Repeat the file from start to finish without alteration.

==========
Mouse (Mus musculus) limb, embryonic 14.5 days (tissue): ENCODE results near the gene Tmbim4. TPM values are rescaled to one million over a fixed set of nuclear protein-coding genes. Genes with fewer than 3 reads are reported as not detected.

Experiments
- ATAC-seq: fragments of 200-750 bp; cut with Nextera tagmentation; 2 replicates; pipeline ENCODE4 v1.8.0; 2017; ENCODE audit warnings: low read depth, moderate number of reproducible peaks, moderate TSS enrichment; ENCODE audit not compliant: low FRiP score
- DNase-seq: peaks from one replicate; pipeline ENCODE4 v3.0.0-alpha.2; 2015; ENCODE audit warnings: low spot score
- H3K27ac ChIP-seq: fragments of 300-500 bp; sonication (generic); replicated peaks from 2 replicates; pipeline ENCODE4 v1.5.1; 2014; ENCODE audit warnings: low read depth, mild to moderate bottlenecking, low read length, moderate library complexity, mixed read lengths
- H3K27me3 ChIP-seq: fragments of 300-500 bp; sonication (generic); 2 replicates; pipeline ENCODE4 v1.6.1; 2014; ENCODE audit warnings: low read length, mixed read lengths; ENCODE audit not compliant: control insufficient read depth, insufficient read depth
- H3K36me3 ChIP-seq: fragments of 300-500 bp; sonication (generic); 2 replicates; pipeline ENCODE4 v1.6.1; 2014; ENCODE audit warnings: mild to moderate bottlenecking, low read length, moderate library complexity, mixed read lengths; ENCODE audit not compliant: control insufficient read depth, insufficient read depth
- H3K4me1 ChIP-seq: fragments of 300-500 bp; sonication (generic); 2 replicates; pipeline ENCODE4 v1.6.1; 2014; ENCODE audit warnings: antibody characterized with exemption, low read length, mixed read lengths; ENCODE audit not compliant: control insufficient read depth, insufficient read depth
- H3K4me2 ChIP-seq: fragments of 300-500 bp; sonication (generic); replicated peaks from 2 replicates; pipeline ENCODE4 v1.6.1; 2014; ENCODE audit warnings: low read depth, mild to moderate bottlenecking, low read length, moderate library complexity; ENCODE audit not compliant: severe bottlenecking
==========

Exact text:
Mouse (Mus musculus) limb, embryonic 14.5 days (tissue): ENCODE results near the gene Tmbim4. TPM values are rescaled to one million over a fixed set of nuclear protein-coding genes. Genes with fewer than 3 reads are reported as not detected.

Experiments
- ATAC-seq: fragments of 200-750 bp; cut with Nextera tagmentation; 2 replicates; pipeline ENCODE4 v1.8.0; 2017; ENCODE audit warnings: low read depth, moderate number of reproducible peaks, moderate TSS enrichment; ENCODE audit not compliant: low FRiP score
- DNase-seq: peaks from one replicate; pipeline ENCODE4 v3.0.0-alpha.2; 2015; ENCODE audit warnings: low spot score
- H3K27ac ChIP-seq: fragments of 300-500 bp; sonication (generic); replicated peaks from 2 replicates; pipeline ENCODE4 v1.5.1; 2014; ENCODE audit warnings: low read depth, mild to moderate bottlenecking, low read length, moderate library complexity, mixed read lengths
- H3K27me3 ChIP-seq: fragments of 300-500 bp; sonication (generic); 2 replicates; pipeline ENCODE4 v1.6.1; 2014; ENCODE audit warnings: low read length, mixed read lengths; ENCODE audit not compliant: control insufficient read depth, insufficient read depth
- H3K36me3 ChIP-seq: fragments of 300-500 bp; sonication (generic); 2 replicates; pipeline ENCODE4 v1.6.1; 2014; ENCODE audit warnings: mild to moderate bottlenecking, low read length, moderate library complexity, mixed read lengths; ENCODE audit not compliant: control insufficient read depth, insufficient read depth
- H3K4me1 ChIP-seq: fragments of 300-500 bp; sonication (generic); 2 replicates; pipeline ENCODE4 v1.6.1; 2014; ENCODE audit warnings: antibody characterized with exemption, low read length, mixed read lengths; ENCODE audit not compliant: control insufficient read depth, insufficient read depth
- H3K4me2 ChIP-seq: fragments of 300-500 bp; sonication (generic); replicated peaks from 2 replicates; pipeline ENCODE4 v1.6.1; 2014; ENCODE audit warnings: low read depth, mild to moderate bottlenecking, low read length, moderate library complexity; ENCODE audit not compliant: severe bottlenecking